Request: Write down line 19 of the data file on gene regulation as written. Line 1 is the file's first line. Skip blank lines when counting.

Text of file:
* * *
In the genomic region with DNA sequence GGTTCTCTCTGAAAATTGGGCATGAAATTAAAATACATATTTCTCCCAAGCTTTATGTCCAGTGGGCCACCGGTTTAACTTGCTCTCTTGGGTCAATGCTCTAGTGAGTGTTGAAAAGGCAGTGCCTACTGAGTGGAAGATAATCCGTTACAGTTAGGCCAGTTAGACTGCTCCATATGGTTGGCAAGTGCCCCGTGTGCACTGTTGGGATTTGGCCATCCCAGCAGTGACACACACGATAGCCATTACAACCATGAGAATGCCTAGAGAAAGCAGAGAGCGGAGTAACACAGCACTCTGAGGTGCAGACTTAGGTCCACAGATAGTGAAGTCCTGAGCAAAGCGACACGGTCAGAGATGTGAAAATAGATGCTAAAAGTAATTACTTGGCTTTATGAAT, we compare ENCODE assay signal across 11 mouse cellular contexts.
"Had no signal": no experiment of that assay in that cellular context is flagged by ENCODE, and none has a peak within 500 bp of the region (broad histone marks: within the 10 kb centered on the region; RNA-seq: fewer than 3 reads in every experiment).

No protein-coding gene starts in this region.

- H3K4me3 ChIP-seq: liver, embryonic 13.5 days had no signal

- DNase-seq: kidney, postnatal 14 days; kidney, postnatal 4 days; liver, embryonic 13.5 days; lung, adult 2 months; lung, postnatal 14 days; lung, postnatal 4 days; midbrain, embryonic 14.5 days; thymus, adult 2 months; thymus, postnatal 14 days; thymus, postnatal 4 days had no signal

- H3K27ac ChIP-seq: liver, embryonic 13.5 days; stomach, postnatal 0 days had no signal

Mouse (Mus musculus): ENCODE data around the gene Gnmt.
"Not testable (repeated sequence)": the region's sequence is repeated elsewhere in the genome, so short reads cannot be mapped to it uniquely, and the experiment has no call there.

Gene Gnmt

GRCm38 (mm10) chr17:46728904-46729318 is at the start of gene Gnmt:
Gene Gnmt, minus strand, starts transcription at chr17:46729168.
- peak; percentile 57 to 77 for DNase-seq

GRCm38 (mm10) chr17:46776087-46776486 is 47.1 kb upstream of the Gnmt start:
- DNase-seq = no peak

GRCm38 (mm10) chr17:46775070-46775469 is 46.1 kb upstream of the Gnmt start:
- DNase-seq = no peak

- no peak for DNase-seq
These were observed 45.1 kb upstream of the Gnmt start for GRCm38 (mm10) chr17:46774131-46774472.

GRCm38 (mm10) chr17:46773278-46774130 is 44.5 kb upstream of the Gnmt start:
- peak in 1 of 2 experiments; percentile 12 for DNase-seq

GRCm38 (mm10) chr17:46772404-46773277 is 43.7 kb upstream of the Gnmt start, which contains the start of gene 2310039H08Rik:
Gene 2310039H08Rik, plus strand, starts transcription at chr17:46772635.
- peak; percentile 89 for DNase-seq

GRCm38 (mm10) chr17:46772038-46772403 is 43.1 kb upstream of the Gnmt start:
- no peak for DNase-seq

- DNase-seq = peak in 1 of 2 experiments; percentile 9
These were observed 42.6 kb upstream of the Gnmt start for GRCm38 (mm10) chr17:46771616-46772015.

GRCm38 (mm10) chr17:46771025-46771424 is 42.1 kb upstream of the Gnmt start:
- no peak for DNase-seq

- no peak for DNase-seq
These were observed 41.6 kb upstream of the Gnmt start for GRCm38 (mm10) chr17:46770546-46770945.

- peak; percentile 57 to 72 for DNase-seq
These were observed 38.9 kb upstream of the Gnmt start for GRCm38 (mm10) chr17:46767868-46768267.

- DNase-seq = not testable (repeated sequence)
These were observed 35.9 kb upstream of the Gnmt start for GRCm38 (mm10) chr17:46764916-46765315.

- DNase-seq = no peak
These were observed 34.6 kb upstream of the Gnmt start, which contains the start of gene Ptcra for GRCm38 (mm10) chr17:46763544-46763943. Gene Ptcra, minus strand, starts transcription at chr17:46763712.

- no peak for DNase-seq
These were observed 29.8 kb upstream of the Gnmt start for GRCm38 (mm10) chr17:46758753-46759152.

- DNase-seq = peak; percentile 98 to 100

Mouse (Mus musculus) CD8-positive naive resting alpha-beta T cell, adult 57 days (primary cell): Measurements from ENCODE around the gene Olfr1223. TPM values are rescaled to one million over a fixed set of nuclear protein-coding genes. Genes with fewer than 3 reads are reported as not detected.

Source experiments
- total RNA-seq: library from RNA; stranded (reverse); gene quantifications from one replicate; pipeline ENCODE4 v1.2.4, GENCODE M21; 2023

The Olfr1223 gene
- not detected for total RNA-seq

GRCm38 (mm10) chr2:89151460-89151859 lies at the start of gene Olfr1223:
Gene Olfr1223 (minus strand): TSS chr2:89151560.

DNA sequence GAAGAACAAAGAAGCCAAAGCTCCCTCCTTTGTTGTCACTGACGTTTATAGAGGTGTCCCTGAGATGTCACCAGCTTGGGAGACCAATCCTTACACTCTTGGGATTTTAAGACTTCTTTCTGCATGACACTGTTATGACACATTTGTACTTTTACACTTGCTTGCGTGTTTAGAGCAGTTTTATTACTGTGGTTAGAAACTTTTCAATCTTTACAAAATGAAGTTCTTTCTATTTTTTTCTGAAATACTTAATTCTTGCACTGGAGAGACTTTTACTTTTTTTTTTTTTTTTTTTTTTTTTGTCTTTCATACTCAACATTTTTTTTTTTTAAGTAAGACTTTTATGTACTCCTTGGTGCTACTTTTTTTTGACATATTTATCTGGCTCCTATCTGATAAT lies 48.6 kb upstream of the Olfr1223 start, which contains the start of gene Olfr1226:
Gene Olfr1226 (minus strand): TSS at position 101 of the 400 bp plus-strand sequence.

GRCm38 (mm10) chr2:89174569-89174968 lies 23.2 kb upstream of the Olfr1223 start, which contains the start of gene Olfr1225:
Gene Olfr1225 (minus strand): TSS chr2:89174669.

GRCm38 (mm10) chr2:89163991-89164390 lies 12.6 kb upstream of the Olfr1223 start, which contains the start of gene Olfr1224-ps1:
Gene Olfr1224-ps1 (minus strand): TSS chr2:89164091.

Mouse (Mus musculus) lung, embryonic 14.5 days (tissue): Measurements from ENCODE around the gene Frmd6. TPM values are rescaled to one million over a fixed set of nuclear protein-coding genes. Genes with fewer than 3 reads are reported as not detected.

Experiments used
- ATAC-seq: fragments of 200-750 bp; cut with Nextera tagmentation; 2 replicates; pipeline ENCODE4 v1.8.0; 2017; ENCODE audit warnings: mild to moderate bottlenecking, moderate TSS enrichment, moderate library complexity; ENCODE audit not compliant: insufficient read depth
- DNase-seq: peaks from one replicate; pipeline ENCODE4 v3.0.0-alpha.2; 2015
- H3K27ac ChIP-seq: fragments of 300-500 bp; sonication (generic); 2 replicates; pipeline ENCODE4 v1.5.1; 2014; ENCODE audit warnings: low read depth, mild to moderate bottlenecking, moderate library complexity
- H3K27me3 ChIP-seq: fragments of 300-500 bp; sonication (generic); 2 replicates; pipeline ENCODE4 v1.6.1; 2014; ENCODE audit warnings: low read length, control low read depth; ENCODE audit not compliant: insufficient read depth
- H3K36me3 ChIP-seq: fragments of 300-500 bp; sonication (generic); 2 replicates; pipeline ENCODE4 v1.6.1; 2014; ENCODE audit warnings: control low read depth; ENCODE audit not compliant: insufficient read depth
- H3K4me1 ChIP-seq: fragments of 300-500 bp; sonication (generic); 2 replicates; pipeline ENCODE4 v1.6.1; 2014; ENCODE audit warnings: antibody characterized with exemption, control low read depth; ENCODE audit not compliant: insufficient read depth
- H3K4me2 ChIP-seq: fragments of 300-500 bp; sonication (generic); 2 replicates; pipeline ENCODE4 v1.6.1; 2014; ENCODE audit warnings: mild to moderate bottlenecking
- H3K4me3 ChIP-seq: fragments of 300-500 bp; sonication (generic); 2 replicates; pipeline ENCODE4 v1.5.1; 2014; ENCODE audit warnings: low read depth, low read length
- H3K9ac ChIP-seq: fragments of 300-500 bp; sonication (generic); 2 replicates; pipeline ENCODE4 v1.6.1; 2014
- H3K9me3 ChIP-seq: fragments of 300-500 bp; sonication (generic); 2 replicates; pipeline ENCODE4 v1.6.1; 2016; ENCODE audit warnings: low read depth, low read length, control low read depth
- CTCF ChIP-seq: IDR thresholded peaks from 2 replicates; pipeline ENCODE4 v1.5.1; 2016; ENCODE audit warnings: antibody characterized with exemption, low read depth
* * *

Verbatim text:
GRCm38 (mm10) chr17:46773278-46774130 is 44.5 kb upstream of the Gnmt start: